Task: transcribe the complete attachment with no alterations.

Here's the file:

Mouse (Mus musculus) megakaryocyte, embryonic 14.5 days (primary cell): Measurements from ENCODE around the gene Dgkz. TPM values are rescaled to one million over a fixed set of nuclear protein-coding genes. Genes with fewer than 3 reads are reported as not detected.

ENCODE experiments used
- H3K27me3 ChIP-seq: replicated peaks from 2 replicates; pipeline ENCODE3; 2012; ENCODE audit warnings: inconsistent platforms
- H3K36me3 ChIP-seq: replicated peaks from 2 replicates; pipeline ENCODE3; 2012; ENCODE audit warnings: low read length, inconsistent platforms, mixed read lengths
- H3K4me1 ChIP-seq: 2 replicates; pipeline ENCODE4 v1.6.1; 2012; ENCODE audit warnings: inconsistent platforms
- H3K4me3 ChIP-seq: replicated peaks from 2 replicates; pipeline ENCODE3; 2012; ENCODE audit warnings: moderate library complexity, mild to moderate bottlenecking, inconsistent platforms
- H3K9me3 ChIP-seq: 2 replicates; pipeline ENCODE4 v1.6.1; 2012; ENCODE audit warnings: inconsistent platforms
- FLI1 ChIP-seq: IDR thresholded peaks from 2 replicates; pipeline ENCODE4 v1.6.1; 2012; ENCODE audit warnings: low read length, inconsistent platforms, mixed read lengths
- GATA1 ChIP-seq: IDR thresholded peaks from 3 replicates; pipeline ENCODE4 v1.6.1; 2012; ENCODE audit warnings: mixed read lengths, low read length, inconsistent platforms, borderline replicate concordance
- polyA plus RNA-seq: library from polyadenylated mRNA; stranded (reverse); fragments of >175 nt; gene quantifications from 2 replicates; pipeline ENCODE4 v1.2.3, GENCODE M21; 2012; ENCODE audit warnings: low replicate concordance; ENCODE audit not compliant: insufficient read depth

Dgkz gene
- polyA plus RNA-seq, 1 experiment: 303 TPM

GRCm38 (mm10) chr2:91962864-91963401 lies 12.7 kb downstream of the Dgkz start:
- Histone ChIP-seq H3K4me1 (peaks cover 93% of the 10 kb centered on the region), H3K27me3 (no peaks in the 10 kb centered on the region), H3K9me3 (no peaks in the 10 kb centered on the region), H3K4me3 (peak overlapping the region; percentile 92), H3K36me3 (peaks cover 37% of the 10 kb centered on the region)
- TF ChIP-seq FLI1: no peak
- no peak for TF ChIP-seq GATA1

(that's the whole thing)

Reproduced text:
Mouse (Mus musculus) megakaryocyte, embryonic 14.5 days (primary cell): Measurements from ENCODE around the gene Dgkz. TPM values are rescaled to one million over a fixed set of nuclear protein-coding genes. Genes with fewer than 3 reads are reported as not detected.

ENCODE experiments used
- H3K27me3 ChIP-seq: replicated peaks from 2 replicates; pipeline ENCODE3; 2012; ENCODE audit warnings: inconsistent platforms
- H3K36me3 ChIP-seq: replicated peaks from 2 replicates; pipeline ENCODE3; 2012; ENCODE audit warnings: low read length, inconsistent platforms, mixed read lengths
- H3K4me1 ChIP-seq: 2 replicates; pipeline ENCODE4 v1.6.1; 2012; ENCODE audit warnings: inconsistent platforms
- H3K4me3 ChIP-seq: replicated peaks from 2 replicates; pipeline ENCODE3; 2012; ENCODE audit warnings: moderate library complexity, mild to moderate bottlenecking, inconsistent platforms
- H3K9me3 ChIP-seq: 2 replicates; pipeline ENCODE4 v1.6.1; 2012; ENCODE audit warnings: inconsistent platforms
- FLI1 ChIP-seq: IDR thresholded peaks from 2 replicates; pipeline ENCODE4 v1.6.1; 2012; ENCODE audit warnings: low read length, inconsistent platforms, mixed read lengths
- GATA1 ChIP-seq: IDR thresholded peaks from 3 replicates; pipeline ENCODE4 v1.6.1; 2012; ENCODE audit warnings: mixed read lengths, low read length, inconsistent platforms, borderline replicate concordance
- polyA plus RNA-seq: library from polyadenylated mRNA; stranded (reverse); fragments of >175 nt; gene quantifications from 2 replicates; pipeline ENCODE4 v1.2.3, GENCODE M21; 2012; ENCODE audit warnings: low replicate concordance; ENCODE audit not compliant: insufficient read depth

Dgkz gene
- polyA plus RNA-seq, 1 experiment: 303 TPM

GRCm38 (mm10) chr2:91962864-91963401 lies 12.7 kb downstream of the Dgkz start:
- Histone ChIP-seq H3K4me1 (peaks cover 93% of the 10 kb centered on the region), H3K27me3 (no peaks in the 10 kb centered on the region), H3K9me3 (no peaks in the 10 kb centered on the region), H3K4me3 (peak overlapping the region; percentile 92), H3K36me3 (peaks cover 37% of the 10 kb centered on the region)
- TF ChIP-seq FLI1: no peak
- no peak for TF ChIP-seq GATA1